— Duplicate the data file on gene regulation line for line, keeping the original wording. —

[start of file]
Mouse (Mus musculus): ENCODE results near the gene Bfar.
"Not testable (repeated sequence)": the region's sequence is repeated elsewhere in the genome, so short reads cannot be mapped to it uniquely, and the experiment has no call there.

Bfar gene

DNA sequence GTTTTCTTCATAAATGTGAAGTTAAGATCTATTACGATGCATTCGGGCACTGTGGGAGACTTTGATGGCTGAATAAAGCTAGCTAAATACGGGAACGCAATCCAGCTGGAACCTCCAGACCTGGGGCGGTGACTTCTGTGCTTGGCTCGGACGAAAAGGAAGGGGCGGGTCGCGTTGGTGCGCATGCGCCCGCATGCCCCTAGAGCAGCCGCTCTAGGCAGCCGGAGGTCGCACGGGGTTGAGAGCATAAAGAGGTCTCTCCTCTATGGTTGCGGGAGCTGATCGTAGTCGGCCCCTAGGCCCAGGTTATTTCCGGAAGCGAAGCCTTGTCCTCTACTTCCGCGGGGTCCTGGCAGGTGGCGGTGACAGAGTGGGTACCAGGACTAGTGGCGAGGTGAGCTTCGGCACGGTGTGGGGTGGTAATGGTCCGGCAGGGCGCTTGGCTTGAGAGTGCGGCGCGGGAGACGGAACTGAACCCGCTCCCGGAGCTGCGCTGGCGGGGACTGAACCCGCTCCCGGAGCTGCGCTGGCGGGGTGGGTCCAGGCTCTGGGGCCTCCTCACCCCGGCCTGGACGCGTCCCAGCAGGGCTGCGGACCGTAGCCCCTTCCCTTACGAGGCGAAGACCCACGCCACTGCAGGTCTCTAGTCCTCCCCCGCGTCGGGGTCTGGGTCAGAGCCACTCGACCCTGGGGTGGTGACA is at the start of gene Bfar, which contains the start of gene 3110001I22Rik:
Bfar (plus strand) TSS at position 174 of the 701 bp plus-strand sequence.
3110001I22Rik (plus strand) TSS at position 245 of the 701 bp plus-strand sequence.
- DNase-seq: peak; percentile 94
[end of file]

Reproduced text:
Mouse (Mus musculus): ENCODE results near the gene Bfar.
"Not testable (repeated sequence)": the region's sequence is repeated elsewhere in the genome, so short reads cannot be mapped to it uniquely, and the experiment has no call there.

Bfar gene

DNA sequence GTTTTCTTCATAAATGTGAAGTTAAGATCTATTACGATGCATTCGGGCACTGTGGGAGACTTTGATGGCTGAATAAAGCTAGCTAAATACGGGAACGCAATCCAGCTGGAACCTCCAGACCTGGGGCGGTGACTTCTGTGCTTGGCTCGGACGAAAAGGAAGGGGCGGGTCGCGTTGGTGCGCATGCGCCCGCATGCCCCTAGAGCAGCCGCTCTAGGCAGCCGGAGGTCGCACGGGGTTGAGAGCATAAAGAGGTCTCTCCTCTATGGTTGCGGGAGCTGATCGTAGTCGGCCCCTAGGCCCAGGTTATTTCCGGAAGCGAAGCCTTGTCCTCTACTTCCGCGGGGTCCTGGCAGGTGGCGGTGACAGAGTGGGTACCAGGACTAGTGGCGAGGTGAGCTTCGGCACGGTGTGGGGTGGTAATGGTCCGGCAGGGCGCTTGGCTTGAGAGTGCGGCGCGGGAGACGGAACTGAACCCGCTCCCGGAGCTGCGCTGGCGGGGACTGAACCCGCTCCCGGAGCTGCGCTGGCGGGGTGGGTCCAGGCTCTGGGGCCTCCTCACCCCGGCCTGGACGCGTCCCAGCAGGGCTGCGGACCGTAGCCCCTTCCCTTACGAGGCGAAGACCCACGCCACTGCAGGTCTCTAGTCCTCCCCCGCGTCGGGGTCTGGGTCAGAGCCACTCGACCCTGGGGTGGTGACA is at the start of gene Bfar, which contains the start of gene 3110001I22Rik:
Bfar (plus strand) TSS at position 174 of the 701 bp plus-strand sequence.
3110001I22Rik (plus strand) TSS at position 245 of the 701 bp plus-strand sequence.
- DNase-seq: peak; percentile 94